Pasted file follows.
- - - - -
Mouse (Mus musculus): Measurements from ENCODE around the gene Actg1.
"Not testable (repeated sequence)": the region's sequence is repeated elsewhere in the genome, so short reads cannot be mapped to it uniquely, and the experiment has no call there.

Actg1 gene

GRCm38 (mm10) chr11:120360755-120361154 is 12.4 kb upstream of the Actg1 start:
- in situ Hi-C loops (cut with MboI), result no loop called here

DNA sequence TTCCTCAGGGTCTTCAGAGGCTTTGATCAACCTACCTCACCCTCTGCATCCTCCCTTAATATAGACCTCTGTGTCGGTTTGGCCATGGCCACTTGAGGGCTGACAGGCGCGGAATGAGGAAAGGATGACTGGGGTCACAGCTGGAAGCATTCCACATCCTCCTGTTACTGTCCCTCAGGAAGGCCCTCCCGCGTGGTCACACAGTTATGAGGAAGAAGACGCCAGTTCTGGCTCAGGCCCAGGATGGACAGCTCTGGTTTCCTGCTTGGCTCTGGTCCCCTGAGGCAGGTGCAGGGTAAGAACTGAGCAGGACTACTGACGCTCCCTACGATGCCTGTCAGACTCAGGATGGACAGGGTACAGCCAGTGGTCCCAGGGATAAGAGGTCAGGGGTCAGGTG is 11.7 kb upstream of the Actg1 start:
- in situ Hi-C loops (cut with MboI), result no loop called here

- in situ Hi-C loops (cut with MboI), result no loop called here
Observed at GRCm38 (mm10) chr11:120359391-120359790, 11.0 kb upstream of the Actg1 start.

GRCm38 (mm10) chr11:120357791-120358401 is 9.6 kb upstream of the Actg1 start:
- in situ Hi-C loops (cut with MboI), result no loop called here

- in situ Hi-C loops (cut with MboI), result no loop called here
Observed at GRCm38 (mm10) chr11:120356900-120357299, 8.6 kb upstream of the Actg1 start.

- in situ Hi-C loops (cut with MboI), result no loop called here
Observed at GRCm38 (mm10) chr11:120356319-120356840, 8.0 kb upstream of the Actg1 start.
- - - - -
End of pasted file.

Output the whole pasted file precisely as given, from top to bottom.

Mouse (Mus musculus): Measurements from ENCODE around the gene Actg1.
"Not testable (repeated sequence)": the region's sequence is repeated elsewhere in the genome, so short reads cannot be mapped to it uniquely, and the experiment has no call there.

Actg1 gene

GRCm38 (mm10) chr11:120360755-120361154 is 12.4 kb upstream of the Actg1 start:
- in situ Hi-C loops (cut with MboI), result no loop called here

DNA sequence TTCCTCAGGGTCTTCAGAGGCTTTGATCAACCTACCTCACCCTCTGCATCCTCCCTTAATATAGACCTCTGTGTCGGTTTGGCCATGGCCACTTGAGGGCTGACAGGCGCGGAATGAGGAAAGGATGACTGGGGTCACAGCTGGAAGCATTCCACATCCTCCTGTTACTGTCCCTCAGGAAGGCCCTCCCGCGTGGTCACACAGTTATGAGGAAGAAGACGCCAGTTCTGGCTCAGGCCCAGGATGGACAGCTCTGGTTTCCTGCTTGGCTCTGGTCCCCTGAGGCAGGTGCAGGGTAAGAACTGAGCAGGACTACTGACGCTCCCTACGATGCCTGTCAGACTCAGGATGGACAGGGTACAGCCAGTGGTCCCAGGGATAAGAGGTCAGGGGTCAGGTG is 11.7 kb upstream of the Actg1 start:
- in situ Hi-C loops (cut with MboI), result no loop called here

- in situ Hi-C loops (cut with MboI), result no loop called here
Observed at GRCm38 (mm10) chr11:120359391-120359790, 11.0 kb upstream of the Actg1 start.

GRCm38 (mm10) chr11:120357791-120358401 is 9.6 kb upstream of the Actg1 start:
- in situ Hi-C loops (cut with MboI), result no loop called here

- in situ Hi-C loops (cut with MboI), result no loop called here
Observed at GRCm38 (mm10) chr11:120356900-120357299, 8.6 kb upstream of the Actg1 start.

- in situ Hi-C loops (cut with MboI), result no loop called here
Observed at GRCm38 (mm10) chr11:120356319-120356840, 8.0 kb upstream of the Actg1 start.